Control room tweetathon - Thursday 4 October

Emergency Medical DispatcherWe tweeted live from our control room on Thursday 4 October to show the range of 999 emergency calls we receive.

From midday to 6pm and from 6pm to midnight, the work of call takers Juliet and Sam was broadcast on Twitter.

As well as showing the difficult and distressing situations our call takers deal with over the phone each shift, the tweetathon also demonstrated that a lot of 999 calls received aren't so serious and could be handled more appropriately by other healthcare professionals.

Find out more about:

Top five Q&As

The tweetathon generated a lot of interest on Twitter and many wanted to know more. Here are answers to the top five most common questions we received.

  1. How many calls did we take yesterday?
    We took just over 4,700 emergency calls yesterday. Frontline staff attended 2,976 incidents.
  2. What’s the difference between a call taker and a dispatcher?
    A call taker answers 999 calls and finds out the severity of the patient’s condition. A dispatcher allocates appropriate frontline resources, such as ambulances or fast response cars, to the patient. Both call takers and dispatchers are known as Emergency Medical Dispatchers.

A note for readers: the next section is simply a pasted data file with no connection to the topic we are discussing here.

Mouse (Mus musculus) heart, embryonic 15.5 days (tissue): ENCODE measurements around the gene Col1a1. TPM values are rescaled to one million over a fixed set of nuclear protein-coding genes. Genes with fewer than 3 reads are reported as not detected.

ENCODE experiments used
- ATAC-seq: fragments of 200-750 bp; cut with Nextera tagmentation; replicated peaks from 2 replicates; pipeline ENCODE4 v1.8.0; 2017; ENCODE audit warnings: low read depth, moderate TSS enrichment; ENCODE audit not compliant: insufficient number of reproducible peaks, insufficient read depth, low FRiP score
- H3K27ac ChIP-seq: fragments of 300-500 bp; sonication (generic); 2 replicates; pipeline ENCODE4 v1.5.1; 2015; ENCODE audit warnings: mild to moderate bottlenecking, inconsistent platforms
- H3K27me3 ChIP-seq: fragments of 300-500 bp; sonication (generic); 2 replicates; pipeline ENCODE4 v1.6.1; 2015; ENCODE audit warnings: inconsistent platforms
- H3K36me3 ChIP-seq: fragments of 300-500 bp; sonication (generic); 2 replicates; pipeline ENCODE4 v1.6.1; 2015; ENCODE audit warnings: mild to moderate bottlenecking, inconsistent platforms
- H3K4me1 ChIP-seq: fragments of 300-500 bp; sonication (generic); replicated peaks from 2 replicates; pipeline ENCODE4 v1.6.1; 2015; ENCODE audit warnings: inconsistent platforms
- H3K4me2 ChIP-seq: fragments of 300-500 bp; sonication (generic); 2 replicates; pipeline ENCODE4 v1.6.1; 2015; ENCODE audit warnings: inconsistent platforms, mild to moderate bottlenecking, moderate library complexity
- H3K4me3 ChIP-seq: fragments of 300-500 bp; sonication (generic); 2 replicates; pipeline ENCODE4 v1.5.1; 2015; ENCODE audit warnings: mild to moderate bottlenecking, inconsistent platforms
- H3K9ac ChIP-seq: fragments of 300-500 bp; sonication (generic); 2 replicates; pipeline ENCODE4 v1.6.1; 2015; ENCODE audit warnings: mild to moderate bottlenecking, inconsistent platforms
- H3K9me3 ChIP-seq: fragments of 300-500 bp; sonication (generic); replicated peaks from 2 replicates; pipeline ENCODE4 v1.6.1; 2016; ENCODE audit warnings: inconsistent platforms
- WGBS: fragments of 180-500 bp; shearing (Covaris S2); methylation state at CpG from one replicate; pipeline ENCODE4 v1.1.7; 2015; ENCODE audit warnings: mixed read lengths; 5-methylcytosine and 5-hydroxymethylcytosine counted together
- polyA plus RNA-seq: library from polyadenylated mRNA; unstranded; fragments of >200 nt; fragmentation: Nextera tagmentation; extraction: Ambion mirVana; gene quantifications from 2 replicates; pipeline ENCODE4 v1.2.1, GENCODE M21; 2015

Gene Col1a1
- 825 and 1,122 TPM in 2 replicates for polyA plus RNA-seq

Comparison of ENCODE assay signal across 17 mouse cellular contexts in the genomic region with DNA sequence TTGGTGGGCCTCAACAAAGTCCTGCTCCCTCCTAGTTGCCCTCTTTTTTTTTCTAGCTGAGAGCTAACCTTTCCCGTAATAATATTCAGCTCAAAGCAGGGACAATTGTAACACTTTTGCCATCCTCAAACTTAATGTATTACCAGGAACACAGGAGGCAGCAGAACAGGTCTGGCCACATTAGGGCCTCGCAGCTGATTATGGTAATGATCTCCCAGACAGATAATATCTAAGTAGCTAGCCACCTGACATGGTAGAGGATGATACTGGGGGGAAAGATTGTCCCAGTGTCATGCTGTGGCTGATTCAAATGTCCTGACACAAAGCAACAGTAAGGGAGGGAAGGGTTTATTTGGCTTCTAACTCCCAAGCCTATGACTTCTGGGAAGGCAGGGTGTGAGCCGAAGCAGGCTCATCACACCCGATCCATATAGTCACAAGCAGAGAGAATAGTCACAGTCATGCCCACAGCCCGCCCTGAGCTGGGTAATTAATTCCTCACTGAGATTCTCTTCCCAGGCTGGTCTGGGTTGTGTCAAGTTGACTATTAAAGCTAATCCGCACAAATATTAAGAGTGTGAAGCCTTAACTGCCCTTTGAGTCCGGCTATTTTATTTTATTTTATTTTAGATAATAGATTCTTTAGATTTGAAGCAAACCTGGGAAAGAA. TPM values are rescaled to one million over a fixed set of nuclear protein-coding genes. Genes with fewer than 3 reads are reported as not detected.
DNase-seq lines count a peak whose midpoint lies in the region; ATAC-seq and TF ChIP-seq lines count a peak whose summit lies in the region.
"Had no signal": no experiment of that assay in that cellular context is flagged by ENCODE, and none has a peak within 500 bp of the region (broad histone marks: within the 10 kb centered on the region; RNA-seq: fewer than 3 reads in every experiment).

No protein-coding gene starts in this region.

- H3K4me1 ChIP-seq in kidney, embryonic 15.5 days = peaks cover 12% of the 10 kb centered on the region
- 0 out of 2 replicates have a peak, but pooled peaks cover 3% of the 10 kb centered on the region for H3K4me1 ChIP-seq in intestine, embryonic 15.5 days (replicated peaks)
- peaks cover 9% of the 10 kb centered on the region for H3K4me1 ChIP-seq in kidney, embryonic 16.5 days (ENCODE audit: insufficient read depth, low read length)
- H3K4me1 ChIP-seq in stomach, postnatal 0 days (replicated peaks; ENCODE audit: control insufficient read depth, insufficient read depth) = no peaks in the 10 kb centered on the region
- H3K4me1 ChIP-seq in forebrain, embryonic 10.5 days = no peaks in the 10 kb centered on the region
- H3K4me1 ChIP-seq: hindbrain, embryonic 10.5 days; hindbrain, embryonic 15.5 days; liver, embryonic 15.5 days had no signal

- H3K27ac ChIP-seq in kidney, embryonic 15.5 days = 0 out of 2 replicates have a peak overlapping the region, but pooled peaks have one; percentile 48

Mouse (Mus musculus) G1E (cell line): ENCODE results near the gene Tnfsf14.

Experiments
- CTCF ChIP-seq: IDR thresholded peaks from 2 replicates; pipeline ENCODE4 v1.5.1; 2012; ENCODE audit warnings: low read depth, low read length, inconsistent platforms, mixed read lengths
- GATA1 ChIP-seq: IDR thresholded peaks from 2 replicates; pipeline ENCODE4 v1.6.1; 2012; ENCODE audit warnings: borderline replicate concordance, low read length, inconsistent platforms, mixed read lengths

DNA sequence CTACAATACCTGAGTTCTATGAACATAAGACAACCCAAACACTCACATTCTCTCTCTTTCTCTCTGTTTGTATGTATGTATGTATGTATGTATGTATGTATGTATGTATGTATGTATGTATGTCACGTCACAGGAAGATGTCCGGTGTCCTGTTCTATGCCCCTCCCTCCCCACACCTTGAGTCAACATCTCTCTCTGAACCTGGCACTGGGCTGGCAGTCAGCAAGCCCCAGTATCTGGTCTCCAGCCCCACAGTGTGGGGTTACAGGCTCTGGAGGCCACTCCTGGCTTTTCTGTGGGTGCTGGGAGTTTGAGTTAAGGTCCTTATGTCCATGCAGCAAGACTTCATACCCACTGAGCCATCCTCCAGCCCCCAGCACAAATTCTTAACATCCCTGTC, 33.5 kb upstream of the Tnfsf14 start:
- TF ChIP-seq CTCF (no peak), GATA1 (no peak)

3. How many call takers are there per shift?
    On a normal day we can have as many as 36 staff taking 999 calls. Between 70 and 80 staff are working in the control room at any time.
  4. Are we planning any future tweetathons in other parts of the Service?
    Yes. We’d like to tweet live with one of our ambulance crews or single responders. Watch this space.
  5. Are there any vacancies in the control room?
    See our current vacancies page to find out if we’re looking for more emergency medical dispatchers to work in our control room. .

The two call takers - Juliet and Sam

Juliet was followed taking calls from 12pm to 6pm. During this time she took 46 emergency calls. Watch her short film:

Sam was followed taking calls from 6pm to 12am. During this time he took 42 emergency calls. Watch his short film:

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